The e-newsletter of UNT’s Portal to Texas History| November 2009
Paris, Texas after the devastating 1916 fire, Private Collection of Joe E. Haynes
The Permian Basin Museum, located in Midland, Texas, contributed a rich sampling of photographs of West Texas boom towns, oil field camps, and ranching life from the late 1890’s through the 1950’s. Images of workers constructing oil rigs and pipelines in harsh winter weather and loading stacks of dynamite reveal the hard and dangerous work that went into building and maintaining oil wells. But along with the hard work came time for recreation as the photograph of the Cecil Bowers Cowboy Band above demonstrates. This collection provides a great snapshot of how the oil boom brought commerce and development to the West Texas Permian Basin.
Direct from the UNT News Release, November 2009 by Nancy Kolsti.
DENTON (UNT), Texas — A paperback copy of the novel “1984” was probably not an uncommon item in households in 1963, including the white, two-story home at 214 Neely St. in Dallas.
But because that home was the boarding house of Lee Harvey Oswald, George Orwell’s 1949 cautionary tale against totalitarianism was seized by Dallas Police Department officers as evidence on Nov. 22, 1963 — along with other items belonging to Oswald.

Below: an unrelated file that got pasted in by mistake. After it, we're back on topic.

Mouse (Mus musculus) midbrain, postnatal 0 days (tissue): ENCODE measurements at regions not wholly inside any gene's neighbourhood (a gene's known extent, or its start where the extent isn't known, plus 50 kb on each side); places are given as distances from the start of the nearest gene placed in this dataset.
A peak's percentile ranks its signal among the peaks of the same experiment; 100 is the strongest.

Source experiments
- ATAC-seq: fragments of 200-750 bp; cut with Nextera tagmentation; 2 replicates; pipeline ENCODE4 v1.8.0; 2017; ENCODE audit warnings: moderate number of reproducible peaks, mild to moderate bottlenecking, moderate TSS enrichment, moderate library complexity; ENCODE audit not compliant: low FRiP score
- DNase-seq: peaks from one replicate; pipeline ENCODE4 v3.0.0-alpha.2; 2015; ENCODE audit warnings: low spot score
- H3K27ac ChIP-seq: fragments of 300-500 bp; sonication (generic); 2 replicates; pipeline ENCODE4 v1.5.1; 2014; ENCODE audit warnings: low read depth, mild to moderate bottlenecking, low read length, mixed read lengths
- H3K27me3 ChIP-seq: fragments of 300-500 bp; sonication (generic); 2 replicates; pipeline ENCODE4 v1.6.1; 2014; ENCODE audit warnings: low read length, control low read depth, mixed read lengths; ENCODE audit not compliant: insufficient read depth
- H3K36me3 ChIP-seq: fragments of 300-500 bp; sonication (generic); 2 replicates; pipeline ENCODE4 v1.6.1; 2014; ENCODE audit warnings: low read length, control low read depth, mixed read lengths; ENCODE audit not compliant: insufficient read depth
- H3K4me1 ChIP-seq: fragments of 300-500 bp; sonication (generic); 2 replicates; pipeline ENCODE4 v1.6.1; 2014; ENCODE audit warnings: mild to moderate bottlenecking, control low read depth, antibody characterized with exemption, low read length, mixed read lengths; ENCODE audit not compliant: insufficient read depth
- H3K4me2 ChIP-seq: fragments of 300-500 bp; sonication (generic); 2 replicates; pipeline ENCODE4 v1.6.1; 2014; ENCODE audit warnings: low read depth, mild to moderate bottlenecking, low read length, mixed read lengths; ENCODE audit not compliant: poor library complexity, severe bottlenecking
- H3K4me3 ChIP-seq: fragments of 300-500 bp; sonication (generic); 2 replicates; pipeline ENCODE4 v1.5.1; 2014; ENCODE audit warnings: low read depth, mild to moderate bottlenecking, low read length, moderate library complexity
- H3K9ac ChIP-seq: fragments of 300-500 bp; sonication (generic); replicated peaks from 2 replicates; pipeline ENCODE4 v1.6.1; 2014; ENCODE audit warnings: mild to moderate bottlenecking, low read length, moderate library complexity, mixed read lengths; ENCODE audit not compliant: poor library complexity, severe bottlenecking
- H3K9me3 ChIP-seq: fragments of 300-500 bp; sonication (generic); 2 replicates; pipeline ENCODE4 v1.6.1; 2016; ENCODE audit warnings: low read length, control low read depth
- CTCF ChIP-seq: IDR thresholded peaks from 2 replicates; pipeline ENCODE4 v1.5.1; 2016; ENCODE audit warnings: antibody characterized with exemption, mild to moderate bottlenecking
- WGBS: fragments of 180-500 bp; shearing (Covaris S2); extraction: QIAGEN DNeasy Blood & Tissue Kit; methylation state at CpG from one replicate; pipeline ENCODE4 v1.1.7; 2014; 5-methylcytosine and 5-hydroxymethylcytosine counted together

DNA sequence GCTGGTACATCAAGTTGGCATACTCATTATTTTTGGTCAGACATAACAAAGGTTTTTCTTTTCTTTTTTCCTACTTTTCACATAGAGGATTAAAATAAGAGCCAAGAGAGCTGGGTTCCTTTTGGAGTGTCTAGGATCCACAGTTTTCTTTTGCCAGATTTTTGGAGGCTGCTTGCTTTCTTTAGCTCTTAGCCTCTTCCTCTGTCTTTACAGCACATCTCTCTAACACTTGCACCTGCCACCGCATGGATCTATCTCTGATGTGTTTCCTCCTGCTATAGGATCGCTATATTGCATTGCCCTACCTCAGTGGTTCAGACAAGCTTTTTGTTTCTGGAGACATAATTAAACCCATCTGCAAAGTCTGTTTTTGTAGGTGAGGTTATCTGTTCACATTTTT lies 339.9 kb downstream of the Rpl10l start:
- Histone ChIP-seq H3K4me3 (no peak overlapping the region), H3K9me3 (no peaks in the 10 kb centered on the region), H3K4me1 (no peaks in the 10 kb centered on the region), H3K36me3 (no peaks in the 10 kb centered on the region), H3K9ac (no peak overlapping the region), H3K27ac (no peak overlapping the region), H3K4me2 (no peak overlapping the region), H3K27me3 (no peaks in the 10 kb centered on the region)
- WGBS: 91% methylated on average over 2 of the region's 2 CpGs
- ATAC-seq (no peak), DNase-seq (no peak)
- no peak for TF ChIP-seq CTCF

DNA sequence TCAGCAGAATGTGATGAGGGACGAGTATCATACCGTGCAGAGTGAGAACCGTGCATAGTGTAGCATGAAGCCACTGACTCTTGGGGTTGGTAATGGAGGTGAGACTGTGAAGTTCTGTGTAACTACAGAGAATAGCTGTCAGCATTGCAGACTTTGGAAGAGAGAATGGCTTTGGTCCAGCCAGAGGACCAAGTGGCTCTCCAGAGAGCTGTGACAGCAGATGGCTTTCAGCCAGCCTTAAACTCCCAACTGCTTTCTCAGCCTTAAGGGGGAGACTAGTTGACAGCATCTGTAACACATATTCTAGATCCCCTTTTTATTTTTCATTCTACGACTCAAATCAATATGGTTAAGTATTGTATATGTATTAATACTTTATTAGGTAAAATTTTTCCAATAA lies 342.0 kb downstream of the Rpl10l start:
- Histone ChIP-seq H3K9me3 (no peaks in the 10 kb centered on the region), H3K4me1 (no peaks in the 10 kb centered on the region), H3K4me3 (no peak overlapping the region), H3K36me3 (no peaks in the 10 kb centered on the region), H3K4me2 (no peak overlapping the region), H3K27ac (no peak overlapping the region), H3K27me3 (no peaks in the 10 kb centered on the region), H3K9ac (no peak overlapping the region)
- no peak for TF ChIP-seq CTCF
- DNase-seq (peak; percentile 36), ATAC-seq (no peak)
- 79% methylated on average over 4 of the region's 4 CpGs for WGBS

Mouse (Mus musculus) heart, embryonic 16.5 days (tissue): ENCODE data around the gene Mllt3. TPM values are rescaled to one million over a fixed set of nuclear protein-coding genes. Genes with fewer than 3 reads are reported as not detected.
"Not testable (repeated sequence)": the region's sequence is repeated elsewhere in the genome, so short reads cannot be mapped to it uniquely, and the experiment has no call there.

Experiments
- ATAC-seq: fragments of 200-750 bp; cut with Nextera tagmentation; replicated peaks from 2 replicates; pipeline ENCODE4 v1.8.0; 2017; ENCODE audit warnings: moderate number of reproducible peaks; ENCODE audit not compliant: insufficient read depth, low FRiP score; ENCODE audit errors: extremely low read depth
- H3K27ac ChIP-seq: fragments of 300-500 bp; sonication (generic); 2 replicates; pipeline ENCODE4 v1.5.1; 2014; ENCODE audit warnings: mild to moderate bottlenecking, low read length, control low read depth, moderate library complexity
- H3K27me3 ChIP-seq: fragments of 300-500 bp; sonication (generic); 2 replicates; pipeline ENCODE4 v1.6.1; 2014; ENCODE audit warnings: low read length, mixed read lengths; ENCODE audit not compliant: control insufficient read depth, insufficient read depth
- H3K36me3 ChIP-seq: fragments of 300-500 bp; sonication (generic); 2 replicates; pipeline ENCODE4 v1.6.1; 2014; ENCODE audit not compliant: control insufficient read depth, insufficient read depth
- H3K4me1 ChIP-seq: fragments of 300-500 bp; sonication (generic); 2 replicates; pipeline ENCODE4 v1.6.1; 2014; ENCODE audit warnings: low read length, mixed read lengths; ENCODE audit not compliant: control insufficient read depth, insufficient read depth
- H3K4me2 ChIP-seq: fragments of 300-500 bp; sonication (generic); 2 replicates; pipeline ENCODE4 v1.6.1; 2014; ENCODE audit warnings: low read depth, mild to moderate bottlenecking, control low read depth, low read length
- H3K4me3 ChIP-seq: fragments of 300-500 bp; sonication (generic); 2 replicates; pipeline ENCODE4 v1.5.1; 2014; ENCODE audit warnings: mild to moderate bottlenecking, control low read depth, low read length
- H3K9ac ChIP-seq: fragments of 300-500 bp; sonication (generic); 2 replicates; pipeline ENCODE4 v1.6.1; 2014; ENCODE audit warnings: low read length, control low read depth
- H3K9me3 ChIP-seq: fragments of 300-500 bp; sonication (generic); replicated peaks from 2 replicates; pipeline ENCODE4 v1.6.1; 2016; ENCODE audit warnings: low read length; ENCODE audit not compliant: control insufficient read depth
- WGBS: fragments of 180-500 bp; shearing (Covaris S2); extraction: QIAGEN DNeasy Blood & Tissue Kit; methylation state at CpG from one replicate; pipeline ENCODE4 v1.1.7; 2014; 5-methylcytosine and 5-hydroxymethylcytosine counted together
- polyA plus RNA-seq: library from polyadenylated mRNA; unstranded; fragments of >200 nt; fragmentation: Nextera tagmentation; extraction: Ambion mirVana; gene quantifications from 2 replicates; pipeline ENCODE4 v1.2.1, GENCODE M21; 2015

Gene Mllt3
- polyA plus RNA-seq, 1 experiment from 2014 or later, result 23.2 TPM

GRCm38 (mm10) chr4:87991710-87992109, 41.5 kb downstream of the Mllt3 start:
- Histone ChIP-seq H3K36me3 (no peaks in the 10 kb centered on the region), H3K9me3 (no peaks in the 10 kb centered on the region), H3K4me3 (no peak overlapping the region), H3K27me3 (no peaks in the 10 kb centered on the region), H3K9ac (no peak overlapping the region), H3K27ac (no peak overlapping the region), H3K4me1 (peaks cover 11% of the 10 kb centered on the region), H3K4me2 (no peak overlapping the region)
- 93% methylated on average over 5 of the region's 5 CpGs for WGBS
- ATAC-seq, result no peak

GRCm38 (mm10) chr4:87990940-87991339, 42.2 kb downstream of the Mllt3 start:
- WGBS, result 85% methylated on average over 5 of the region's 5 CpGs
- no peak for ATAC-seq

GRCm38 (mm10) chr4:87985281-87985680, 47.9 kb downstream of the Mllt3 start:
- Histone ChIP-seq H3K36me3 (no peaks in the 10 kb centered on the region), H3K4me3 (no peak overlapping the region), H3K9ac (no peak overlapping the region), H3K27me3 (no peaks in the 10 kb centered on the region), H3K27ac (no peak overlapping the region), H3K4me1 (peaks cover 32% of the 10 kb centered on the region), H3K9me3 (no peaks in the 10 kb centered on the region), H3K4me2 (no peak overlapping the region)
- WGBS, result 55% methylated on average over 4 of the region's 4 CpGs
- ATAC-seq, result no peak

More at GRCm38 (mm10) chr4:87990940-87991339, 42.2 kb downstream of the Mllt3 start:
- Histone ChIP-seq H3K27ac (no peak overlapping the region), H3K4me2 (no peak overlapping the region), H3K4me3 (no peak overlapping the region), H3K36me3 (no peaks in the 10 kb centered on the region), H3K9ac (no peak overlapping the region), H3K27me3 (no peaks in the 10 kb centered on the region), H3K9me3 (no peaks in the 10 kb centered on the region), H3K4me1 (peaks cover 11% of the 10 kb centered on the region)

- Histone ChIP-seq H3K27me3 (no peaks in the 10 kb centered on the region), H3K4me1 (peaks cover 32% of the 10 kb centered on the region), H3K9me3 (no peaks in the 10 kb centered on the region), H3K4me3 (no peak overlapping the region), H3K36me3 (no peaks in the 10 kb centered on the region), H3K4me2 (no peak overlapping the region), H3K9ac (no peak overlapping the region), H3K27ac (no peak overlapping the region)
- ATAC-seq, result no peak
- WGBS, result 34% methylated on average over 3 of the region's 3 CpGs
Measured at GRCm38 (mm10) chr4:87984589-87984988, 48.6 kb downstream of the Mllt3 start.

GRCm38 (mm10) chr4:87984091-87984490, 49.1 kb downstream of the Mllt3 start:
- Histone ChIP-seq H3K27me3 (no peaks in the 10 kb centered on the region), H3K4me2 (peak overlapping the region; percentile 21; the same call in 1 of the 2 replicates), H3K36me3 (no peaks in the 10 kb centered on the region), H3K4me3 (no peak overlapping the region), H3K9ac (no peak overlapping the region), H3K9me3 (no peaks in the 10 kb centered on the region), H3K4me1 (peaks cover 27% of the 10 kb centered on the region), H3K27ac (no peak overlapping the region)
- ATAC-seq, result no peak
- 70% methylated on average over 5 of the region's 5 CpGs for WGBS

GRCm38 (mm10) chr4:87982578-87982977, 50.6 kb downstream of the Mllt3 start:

Photographs of these items and many other Dallas Police Department photos related to the investigation of President John F. Kennedy’s assassination are now available for public viewing on the Internet, thanks to the University of North Texas Libraries’ Portal to Texas History and the Dallas Municipal Archives.
The UNT Libraries’ Digital Projects Unit, which manages the portal, recently received a Rescuing Texas History grant from the Summerlee Foundation to digitize 404 images taken by the department during the week following Kennedy’s assassination. The Dallas Municipal Archives, a division of the City Secretary’s Office, possesses all of the original investigation files except for those that have been transferred permanently to the federal investigation collection held at the National Archives.